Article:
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65th IAEA General Conference – U.S. National Statement
September 20, 2021

U.S. Secretary of Energy Jennifer Granholm delivers the U.S. National Statement to the 65th IAEA General Conference, Vienna, Austria, September 20, 2021. (USUNVIE/Colin Peters)
U.S. Secretary of Energy Jennifer Granholm delivers the U.S. National Statement to the 65th IAEA General Conference, Vienna, Austria, September 20, 2021. (USUNVIE/Colin Peters)


As delivered by
Secretary of Energy Jennifer M. Granholm

Vienna, Austria

​Good morning. It’s an honor to address this group of distinguished delegates for the 65th IAEA General Conference.

It’s my privilege to relay a message from the President of the United States, Joe Biden. His message is:

I send my greetings to all who are participating in the 65th IAEA General Conference.

The IAEA was born in a time of global need and today remains an indispensable multilateral tool. It rests on the conviction that, with international cooperation and partnership, nuclear technologies can contribute to fostering peace, health, prosperity, and sustainable development around the globe.

In the decades since its founding, the IAEA has spurred critical advancements in the peaceful applications of nuclear energy. Today, we must work together to face a new set of common challenges, including fighting COVID-19, confronting the climate crisis, and blunting the existential threat posed by the proliferation of nuclear weapons.

As we approach the upcoming COP 26 Climate Change Conference in the United Kingdom, the IAEA and its Member States must do all that we can to meet the goals set out in the Paris Agreement and reach net zero emissions by 2050.

That includes exploring safe and secure nuclear energy as part of our energy mix.

Achieving our goals also requires international cooperation to advance the highest standards of safety, security, and safeguards. I urge all countries to adopt the Additional Protocol as a universal nonproliferation standard.

To that end, the United States continues to seek a mutual return to compliance with the Iran nuclear deal, and the complete denuclearization of the Korean Peninsula. And we invite all of you to join us in demonstrating a shared, enduring commitment to the Nuclear Non-Proliferation Treaty at its upcoming Review Conference.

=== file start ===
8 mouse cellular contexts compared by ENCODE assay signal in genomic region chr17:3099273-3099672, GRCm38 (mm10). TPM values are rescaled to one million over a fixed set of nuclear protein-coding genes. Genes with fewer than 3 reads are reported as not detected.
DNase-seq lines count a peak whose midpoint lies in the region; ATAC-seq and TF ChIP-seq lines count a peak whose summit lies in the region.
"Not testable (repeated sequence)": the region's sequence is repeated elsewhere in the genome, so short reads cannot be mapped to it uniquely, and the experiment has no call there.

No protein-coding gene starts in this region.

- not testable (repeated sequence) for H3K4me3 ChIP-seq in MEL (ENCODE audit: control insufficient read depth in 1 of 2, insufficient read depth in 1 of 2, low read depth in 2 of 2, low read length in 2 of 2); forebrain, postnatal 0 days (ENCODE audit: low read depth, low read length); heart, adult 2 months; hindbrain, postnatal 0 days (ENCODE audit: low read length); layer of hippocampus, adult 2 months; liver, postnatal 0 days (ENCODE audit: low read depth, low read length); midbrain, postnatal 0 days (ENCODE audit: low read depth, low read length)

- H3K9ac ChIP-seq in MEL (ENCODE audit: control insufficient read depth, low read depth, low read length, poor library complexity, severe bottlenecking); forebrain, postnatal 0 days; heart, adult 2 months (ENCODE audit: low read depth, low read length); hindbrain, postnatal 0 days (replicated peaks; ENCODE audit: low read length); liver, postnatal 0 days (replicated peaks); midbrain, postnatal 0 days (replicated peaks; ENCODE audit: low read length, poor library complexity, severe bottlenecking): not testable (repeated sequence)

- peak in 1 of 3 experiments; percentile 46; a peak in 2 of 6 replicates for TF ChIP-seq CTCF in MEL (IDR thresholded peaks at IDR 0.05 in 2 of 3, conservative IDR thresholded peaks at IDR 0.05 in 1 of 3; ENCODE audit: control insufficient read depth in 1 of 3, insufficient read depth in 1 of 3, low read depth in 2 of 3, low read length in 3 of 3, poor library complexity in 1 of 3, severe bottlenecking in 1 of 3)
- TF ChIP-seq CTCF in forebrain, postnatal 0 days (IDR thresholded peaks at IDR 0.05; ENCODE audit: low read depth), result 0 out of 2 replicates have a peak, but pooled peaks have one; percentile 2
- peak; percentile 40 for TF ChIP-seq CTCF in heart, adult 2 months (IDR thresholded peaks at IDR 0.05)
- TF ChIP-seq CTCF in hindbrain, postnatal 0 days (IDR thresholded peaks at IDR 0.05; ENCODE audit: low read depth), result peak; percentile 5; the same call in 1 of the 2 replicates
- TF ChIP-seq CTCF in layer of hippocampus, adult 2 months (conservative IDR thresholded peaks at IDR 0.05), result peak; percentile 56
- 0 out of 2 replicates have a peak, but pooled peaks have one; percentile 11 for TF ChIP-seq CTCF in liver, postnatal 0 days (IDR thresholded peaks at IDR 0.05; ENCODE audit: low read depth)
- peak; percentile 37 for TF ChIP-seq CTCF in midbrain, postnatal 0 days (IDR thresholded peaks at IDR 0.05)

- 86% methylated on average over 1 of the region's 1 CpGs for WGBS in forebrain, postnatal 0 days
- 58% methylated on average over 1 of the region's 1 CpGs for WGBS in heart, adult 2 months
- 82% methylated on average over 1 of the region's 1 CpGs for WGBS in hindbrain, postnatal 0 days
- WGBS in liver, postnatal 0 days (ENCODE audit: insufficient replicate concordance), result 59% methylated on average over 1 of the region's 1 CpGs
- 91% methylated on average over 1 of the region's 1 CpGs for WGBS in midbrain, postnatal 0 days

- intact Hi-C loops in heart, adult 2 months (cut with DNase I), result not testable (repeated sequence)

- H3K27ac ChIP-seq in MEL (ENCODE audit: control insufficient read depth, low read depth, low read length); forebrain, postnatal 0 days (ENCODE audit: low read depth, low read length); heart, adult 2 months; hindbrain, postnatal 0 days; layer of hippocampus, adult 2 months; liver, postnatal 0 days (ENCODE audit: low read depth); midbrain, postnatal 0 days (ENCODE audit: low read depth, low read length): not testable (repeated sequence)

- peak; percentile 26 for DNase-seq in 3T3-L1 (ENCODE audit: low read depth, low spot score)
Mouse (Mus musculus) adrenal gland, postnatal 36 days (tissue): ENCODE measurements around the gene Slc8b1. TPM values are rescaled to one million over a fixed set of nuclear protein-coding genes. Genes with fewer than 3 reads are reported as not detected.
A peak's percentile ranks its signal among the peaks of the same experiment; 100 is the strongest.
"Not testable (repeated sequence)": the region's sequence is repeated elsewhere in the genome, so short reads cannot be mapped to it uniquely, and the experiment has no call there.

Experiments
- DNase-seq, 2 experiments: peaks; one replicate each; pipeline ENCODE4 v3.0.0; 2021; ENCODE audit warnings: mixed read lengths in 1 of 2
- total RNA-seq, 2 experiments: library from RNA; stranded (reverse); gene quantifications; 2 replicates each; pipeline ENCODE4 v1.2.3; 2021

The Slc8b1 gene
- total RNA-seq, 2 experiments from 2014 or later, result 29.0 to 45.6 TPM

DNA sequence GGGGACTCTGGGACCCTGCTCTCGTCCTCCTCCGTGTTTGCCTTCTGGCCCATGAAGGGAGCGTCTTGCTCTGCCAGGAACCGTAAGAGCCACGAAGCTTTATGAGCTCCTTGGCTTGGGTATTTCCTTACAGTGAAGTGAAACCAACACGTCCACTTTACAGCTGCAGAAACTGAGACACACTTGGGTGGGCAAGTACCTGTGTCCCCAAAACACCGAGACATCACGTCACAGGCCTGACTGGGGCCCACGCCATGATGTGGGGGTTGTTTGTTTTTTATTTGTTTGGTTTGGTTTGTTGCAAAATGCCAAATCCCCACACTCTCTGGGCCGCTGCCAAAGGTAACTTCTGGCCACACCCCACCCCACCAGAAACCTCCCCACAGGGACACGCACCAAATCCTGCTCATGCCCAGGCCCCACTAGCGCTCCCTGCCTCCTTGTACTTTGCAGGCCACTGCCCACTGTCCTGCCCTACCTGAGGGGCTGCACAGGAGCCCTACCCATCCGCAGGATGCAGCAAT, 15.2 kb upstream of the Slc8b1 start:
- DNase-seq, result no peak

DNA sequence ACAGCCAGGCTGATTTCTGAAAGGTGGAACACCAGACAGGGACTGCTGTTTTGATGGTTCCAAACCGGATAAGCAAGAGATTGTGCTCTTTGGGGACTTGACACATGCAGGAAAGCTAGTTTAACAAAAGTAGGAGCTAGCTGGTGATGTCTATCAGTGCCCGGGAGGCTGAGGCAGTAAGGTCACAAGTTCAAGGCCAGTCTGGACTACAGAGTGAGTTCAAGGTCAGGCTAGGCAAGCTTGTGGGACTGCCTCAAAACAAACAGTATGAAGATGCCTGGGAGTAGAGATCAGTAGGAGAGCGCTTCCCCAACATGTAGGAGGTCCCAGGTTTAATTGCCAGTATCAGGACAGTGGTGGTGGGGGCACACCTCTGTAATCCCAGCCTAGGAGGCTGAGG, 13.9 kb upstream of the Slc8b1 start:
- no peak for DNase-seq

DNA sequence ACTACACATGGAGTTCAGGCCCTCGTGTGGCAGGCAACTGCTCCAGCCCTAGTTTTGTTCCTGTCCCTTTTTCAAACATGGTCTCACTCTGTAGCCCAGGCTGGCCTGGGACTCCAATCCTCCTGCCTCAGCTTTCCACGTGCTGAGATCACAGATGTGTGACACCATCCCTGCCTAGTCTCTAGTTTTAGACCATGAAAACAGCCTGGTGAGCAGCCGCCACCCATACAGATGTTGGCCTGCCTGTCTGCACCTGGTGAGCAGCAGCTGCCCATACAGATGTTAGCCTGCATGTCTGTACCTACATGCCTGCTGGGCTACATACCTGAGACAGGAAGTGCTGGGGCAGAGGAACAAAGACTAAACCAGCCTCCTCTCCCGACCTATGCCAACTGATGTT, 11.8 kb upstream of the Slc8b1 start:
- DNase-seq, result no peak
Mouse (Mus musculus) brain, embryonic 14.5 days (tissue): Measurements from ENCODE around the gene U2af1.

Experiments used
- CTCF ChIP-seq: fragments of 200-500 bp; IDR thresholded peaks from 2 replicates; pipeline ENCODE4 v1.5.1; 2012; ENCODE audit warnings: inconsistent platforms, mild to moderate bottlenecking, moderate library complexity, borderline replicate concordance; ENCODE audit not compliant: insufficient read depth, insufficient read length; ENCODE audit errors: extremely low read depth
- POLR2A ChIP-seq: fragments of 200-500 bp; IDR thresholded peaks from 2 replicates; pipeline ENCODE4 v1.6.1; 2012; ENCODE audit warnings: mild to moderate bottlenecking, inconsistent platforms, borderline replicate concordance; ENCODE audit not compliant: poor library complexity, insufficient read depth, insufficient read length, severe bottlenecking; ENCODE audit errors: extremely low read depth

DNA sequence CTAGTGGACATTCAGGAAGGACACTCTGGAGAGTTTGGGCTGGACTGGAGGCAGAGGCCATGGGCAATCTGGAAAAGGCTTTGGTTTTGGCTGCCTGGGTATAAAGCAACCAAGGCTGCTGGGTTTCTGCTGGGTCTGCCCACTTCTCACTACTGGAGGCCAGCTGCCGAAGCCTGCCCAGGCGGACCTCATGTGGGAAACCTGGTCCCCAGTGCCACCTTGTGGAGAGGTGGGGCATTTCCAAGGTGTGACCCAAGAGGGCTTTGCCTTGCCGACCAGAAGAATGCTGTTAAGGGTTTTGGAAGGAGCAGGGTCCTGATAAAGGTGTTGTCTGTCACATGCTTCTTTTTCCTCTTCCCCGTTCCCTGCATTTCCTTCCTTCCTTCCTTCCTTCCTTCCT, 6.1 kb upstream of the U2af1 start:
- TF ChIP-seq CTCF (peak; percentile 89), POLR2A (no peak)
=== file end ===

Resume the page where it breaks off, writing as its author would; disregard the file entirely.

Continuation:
On behalf of the United States, I wish all of you a productive IAEA General Conference.

As President Biden noted, we all face an imperative to address climate change.

The IPCC report was clear. We’re at Code Red for humanity and we know the continued deployment of nuclear energy is essential to confronting climate change.

For too long, the conversation around climate change was wrongly framed as a choice between prosperity or austerity.

But today, we see that transitioning to net-zero represents a great economic opportunity: a global clean energy market that will grow to at least 23 trillion U.S. dollars by 2030.

And advanced nuclear energy is poised to play a critical part.

That’s an important reason why the United States is committed to nuclear innovation. But it’s not the only reason.

We have the technology and policy solutions to sustainably develop zero-carbon nuclear energy … to strengthen nuclear and radiological safety and security… and to improve global health outcomes… all at the same time.

So while I’m always very eager to talk about the Biden administration’s goal of reducing carbon emissions up to 52% by 2030 and get to 100% clean energy by 2035… our push to make historic investments in climate action, and our aim to harness the full potential of clean nuclear energy… I want to share some of our broader contributions to peaceful nuclear use.

Under the Biden administration, the United States has contributed to the Agency’s Programme of Action for Cancer Therapy.

We have also invested in training and capacity building to help IAEA Member States meet their safeguards obligations, and ensure that nuclear material is used solely for peaceful purposes.

We have provided support for NUTEC Plastics, the IAEA effort to control plastics pollution.

We are working with international partners to develop next generation advanced nuclear power technology. We’ve also invested in trainings, and workshops all focused on security for these new technologies.

And we have been working closely with the IAEA to plan the fifth International Ministerial Conference on Nuclear Power in the 21st Century, which we will host next year in Washington, D.C.

We are eager for opportunities to do more, particularly with partners by our side.

So over the course of our meetings this week, let’s join together and re-frame the dialogue on nuclear energy. Let’s make progress in our struggle against climate change. And let’s build the safe, secure, clean energy future we all know is in reach.

Thank you.